As noted, the traditional classroom structure still dominates the educational landscape in the United States. But current trends are encouraging. Forty-four states offered significant full-time or supplemental online learning options (many through state-run virtual schools)[13] in 2009. An estimated 1,030,000 K-12 students engaged in online courses in 2007-2008, a 47 percent increase in merely two years.[13] System-wide change on this front may not be as distant as it seemed even a few years ago, as more schools test the waters of hybrid education.

Promising Answer #3: Deploy teachers in ways that leverage their individual strengths and increase their effectiveness

Research has consistently shown that the single most important factor in student learning is the quality of the teacher. However, studies also show that not many teachers are able to advance their classes by a full year of proficiency over the course of a single school year. For example, in New York City, only 12 percent of 8th grade math teachers (and six percent of reading teachers) were able to get one year of growth from 80 percent of their students in a single school year.[14] What if we were able to leverage teachers’ individual strengths to drive greater effectiveness across the board?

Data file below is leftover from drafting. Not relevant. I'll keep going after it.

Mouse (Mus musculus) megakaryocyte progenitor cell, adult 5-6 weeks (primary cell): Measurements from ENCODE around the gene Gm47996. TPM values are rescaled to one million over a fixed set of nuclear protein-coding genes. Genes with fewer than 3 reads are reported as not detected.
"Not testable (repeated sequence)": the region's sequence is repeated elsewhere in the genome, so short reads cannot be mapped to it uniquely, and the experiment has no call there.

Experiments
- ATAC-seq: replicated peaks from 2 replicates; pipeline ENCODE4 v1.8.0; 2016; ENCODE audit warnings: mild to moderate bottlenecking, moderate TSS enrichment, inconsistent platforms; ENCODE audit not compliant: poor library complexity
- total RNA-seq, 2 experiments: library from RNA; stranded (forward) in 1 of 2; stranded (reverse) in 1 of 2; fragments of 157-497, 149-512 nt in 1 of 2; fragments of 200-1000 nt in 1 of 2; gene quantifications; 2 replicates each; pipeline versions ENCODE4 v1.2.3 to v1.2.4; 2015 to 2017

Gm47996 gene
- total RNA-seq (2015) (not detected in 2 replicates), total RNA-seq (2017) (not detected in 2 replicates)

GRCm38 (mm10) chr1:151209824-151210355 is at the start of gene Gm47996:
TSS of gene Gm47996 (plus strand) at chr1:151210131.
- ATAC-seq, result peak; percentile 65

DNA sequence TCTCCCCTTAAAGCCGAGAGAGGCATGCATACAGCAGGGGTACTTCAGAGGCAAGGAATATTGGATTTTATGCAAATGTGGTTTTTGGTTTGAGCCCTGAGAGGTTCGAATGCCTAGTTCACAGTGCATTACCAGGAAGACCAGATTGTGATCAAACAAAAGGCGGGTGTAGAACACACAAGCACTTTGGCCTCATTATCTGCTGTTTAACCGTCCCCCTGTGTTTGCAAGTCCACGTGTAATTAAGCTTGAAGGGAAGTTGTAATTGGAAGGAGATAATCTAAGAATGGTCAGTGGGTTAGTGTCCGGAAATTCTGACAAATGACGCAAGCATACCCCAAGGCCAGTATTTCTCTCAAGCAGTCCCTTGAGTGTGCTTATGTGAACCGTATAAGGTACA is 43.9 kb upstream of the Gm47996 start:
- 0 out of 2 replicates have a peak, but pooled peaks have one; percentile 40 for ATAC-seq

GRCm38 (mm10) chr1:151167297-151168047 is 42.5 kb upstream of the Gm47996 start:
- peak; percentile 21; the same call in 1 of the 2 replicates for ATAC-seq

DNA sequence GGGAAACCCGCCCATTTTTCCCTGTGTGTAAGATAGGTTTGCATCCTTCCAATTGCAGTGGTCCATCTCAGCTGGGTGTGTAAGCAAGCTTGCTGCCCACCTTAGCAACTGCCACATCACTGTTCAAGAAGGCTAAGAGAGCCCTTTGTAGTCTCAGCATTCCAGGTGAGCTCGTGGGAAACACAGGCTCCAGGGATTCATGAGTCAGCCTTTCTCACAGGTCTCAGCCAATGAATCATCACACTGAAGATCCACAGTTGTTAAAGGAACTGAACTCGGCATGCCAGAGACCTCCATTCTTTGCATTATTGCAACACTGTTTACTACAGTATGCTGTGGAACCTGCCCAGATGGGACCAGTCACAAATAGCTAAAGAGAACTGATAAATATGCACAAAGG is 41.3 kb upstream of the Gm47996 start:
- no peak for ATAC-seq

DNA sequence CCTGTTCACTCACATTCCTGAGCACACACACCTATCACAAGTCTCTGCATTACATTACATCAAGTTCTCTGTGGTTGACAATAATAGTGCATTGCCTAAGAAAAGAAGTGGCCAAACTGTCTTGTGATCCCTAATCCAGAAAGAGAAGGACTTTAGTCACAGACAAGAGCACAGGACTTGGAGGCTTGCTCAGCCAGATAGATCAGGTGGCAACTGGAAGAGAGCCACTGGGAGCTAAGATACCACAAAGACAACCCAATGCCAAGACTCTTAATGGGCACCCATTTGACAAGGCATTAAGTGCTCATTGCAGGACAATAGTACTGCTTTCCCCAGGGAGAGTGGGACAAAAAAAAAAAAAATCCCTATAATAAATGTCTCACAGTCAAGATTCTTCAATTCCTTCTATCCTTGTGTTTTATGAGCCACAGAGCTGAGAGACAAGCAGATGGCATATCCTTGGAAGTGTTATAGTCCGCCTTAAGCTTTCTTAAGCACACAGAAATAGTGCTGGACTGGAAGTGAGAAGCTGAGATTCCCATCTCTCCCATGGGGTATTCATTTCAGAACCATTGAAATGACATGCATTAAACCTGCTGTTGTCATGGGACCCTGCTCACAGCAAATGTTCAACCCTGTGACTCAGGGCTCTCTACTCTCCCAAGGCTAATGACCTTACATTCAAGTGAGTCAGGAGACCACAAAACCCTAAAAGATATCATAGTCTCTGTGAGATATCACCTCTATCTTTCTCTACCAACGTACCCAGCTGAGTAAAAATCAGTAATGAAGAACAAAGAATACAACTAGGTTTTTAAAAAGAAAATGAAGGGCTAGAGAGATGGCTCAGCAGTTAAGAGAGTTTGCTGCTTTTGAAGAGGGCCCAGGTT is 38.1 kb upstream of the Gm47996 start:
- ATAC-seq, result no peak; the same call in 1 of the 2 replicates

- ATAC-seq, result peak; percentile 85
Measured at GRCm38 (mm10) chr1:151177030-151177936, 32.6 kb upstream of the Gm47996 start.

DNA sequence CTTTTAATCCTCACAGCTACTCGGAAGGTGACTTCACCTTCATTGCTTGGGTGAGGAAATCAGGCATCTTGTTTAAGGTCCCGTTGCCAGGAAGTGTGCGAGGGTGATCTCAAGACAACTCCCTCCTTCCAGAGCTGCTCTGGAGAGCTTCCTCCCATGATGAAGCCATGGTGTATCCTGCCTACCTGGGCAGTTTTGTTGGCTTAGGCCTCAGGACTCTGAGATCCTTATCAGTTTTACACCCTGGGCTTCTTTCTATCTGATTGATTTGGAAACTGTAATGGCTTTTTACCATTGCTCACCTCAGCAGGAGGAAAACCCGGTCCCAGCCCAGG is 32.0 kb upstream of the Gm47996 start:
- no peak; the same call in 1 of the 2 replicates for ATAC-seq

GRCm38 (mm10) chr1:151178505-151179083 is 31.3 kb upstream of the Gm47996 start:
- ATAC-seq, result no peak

The Generation Schools Network, currently operating one district-run public high school in New York City, offers a compelling example of how this might be accomplished. Founder Furman Brown and his team have revamped the traditional approach to deploying teachers, building an environment in which teachers have time to collaborate with and support one another, and students have more time to learn. At Brooklyn Generation School, teachers teach three classes and have two hours of planning time with their colleagues each day. Their "student load" for some classes is much lower than average, with as few as 14 students per class. What’s more, they receive more than 20 days of training each year.

The school day, and school year, is longer for students (the Generation model increases learning time by up to 30 percent). But teachers work the same amount of time each year as do their peers at other public schools, due to staggered vacation time and daily schedules, and also due to the fact that nearly 90 percent of the organization’s full-time professional staff teach, and most staff have flexible, dual roles.[15] Generation Schools works with the American Federation of Teachers in New York City, and has a union contract with the same overall budget as other schools of comparable size.